Sept 06, 2012 Minute Order re Amended Ruling After Hearing (Production of Class List)

This is an unofficial transcript of a scanned Court Document, the original scan can be viewed here

 


SUPERIOR COURT OF CALIFORNIA,
COUNTY OF SAN DIEGO
ΟΕΝΤRΑL

MINUTE ORDER

Sept 06, 2012 Minute Order re Amended Ruling After Hearing (Production of Class List)

DATE: 09/06/2012
TIME: 02:00:00 PM
DEPT: C-60

JUDICIAL OFFICER PRESIDING: Gonzalo Curiel
CLERK. Hayden Henson
REPORTER/ERM: Not Reported
BAILIFF/COURT ATTENDANT:

CASE NO: 37-2011-00102593-CU-OE-CTL C
ASE INIT.DATE: 12/16/2011
CASE TITLE: Felczer vs. Apple Inc [IMAGED]
CASE CATEGORY: Civil – Unlimited
CASE TYPE. Other employment


ΑΡΡΕΑRΑΝCΕS


AMENDED RULING AFTER HEARING

The order filed on August 21, 2012 is amended so as to make a Comection at page two, section B at the third paragraph by deleting the words “rest and”. The remainder of the order is left unchanged and is set out below. The previously established time periods for required notices and production are left unaffected by this amended order.

The Court grants plaintiff Brandon Felczer’s (“plaintiff) application re: production of class list, in part, as set out herein. Apple Inc. (“defendant”) shall produce a class list comprised of putative class members who do not elect to opt out following notice of the request. The protocol and timeline for such opt-out procedure are set out below.

A. Legal Discussion

Contact information regarding the identity of potential class members is generally discoverable, so that the lead plaintiff may learn the names of other persons who might assist in prosecuting the case. (E.g., Bartold v. Glendale Federal Bank (2000) 81 Cal.App.4th 816, 820–821, 836; see Code Civ. Proc., § 2017,010.). Such disclosure involves no revelation of personal or business secrets, intimate activities, or similar private information, and threatens no undue intrusion into one’s personal life, such as mass-marketing efforts or unsolicited sales pitches.

However, Apple employees “unquestionably [have] a legitimate expectation of privacy in their addresses and telephone numbers.” (Puerto v. Superior Court (2008) 158 Cal.App.4th 1242, 1252.) This information Was givenಗ to Apple as a condition of employment and “with the expectation that [the information] would not be divulged externally except as required to governmental agencies or to benefits providers. This is a reasonable expectation in light of employers’ usual confidentiality customs and practices.” (Ibid.)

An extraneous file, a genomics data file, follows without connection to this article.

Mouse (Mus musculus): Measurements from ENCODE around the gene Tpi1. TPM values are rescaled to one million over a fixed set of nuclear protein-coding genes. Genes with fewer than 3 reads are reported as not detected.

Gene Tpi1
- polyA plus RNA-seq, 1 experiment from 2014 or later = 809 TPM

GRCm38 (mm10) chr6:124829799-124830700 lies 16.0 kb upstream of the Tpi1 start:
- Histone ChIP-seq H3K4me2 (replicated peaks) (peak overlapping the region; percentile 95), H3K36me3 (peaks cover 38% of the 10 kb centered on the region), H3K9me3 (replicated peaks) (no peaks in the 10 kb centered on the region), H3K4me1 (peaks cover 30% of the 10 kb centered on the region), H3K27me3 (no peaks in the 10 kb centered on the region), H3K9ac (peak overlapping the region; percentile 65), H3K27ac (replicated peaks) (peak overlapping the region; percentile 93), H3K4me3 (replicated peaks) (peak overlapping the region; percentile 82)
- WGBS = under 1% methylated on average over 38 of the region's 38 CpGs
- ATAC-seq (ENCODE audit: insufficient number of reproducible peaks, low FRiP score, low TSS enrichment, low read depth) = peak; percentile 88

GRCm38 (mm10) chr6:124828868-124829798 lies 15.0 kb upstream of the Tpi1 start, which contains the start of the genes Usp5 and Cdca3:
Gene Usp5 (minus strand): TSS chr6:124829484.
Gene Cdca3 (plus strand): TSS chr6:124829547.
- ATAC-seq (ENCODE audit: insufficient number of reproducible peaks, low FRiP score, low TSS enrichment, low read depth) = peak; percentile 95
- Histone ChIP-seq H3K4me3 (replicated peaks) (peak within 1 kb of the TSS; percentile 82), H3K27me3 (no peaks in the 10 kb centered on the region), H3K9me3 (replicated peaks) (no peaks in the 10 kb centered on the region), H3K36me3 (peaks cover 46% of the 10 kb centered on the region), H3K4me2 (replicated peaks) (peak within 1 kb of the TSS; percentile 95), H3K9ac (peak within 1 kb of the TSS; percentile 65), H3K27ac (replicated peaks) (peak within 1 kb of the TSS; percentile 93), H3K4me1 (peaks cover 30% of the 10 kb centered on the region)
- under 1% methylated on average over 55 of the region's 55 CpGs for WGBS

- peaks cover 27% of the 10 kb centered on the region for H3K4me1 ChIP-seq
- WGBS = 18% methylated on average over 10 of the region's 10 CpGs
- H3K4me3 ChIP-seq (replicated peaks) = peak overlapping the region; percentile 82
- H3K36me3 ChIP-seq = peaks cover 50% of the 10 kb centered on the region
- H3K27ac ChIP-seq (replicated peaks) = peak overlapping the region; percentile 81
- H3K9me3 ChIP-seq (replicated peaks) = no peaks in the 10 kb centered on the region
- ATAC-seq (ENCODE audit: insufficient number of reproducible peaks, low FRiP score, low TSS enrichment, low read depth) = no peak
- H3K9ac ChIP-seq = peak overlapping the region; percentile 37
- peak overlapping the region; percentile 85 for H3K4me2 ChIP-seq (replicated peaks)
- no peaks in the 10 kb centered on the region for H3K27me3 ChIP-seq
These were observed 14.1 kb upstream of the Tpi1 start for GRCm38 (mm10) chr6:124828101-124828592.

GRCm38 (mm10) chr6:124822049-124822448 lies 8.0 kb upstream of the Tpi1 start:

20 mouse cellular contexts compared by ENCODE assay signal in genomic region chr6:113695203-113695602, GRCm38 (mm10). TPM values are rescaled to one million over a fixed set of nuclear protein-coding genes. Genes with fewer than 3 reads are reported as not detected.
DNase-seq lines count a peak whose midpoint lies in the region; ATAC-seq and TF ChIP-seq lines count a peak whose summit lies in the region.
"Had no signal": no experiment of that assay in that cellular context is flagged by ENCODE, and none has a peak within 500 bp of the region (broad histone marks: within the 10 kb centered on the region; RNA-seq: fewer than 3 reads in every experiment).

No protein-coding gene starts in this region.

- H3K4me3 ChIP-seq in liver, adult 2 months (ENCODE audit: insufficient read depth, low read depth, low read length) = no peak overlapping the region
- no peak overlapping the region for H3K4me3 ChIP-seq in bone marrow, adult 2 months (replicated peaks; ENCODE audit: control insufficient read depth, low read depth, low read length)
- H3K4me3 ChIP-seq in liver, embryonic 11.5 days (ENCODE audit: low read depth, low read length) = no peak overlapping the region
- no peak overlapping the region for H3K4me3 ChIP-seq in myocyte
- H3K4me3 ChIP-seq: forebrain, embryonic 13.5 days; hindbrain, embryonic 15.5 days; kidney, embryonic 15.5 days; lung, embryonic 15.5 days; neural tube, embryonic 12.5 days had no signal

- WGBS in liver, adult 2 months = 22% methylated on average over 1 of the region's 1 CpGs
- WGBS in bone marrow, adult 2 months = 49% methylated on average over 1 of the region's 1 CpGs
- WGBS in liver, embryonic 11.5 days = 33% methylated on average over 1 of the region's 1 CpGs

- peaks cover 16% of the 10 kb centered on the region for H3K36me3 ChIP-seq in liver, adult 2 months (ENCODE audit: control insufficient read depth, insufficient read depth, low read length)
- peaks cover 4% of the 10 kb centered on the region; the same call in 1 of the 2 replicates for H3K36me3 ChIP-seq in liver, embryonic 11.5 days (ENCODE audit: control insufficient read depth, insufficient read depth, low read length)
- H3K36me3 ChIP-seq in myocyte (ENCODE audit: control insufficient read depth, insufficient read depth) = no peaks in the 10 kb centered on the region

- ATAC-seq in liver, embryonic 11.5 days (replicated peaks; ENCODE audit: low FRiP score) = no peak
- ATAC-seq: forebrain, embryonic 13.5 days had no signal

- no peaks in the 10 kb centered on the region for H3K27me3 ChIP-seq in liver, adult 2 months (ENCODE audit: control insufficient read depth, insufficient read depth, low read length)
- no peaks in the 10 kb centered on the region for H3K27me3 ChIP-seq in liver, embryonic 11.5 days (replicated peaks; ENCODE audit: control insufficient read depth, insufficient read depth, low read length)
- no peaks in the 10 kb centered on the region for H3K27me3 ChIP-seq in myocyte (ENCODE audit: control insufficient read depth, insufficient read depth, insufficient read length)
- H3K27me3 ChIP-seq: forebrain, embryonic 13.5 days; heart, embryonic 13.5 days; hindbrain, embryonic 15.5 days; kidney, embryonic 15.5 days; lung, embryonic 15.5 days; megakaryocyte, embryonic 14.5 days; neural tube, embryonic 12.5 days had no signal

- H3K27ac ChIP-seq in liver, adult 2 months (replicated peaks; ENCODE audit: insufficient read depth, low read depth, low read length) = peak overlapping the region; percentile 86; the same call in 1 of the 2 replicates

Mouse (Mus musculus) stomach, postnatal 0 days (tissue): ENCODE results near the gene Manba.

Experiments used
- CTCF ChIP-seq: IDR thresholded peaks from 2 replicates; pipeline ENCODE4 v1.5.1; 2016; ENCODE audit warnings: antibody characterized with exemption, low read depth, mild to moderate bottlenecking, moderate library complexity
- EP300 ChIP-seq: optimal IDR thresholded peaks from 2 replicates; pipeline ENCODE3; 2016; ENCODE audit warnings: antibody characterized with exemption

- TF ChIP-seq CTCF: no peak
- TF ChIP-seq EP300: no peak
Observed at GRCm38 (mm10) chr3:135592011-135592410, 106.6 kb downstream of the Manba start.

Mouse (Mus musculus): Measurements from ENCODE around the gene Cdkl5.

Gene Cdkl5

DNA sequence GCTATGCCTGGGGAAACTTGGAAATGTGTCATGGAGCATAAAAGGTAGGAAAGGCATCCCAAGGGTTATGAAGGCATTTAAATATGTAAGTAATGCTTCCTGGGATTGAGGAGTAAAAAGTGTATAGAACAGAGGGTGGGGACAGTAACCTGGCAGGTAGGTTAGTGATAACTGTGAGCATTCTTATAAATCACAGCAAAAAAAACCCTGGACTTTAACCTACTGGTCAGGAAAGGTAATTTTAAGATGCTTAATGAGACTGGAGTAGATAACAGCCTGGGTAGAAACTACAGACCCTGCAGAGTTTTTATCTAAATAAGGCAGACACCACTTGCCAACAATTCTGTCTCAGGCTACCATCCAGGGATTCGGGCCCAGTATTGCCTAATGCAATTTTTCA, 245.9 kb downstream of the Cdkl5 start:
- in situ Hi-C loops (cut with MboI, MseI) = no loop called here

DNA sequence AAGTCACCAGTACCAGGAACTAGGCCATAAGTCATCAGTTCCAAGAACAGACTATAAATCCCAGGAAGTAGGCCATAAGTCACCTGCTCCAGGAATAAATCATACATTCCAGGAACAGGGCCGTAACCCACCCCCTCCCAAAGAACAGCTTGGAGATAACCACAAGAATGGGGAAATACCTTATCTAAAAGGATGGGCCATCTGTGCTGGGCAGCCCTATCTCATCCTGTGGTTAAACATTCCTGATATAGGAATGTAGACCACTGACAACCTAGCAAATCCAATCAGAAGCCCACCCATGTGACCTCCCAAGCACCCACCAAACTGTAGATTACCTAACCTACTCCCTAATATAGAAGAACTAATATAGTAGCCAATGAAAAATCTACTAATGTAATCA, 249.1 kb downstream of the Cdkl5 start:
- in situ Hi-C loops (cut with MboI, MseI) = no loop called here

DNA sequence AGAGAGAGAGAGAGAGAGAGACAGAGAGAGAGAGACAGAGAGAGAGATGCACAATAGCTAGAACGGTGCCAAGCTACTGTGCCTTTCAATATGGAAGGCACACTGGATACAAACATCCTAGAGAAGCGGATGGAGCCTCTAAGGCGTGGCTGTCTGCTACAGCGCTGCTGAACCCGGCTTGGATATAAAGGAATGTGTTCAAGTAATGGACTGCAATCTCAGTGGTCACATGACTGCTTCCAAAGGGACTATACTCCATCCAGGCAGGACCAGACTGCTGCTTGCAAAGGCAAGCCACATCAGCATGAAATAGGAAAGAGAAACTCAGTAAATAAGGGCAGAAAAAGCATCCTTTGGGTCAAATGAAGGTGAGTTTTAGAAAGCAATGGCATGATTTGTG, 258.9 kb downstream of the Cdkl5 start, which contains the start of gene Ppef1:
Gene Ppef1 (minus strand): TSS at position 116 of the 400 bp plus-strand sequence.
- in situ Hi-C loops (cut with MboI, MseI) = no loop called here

While employees would not 燃 want their contact information broadly disseminated, this does not mean they would want it withheld “from plaintiffs seeking relief for violations of employment laws in the workplace that they shared.” (Id. at p. 1253.) Rather, employees similarly situated to petitioners “may reasonably be supposed to want their information disclosed to counsel whose communications in the course of investigating the claims asserted in plaintiff’s] lawsuit may alert them to similar claims they may be able to assert.” (ibid.

B. Findings and Order

Here, the Court finds that the requested information, while personal, is not particularly sensitive, as it is merely contact information, and does not involve medical or financial details, political affiliations, sexual relationships, or personnel information. An opt-out process provided herein will strike an appropriate balance between the privacy interests of the class members, and the plaintiffs interest in identifying putative class members who might assist in prosecuting the case.

The court directs that a notice be provided to putative class members with an opportunity to opt-out. Defendant shall retain an administrator for purposes of providing notice and the option to opt-out of the disclosed class list. Each side is responsible for one-half of the costs for the notice/opt-out process. The notice should include the following information:

In December 2011, a lawsuit was filed in San Diego, California in which the plaintiff alleges violations of the wage and hour laws of California, including meal breaks laws. As part of the litigation, plaintiff has requested the name, address and telephone numbers for a number of former and current employees of § The court has directed that Apple send you this notice so that you can decide whether to authorize Apple to disclose your personal information to the plaintiff’s counsel so they may contact you. If you do not agree to the disclosure of this information to the plaintiff’s counsel, please check the box on the enclosed form and return it to the address shown on the form. Not responding to this letter will be treated as agreeing to contact by Plaintiff’s counsel. [emphasis added].

Defendant is directed to arrange to have the above-described notice provided to putative class members within 30 days of this order. The putative class members will have 30 days to respond to the notice. Thereafter, defendant will have 15 days to produce a class list made up of putative class members who have not elected to opt out of the requested disclosure.

Judge Gonzalo Curiel


 

This is an unofficial transcript of a scanned Court Document, the original scan can be viewed here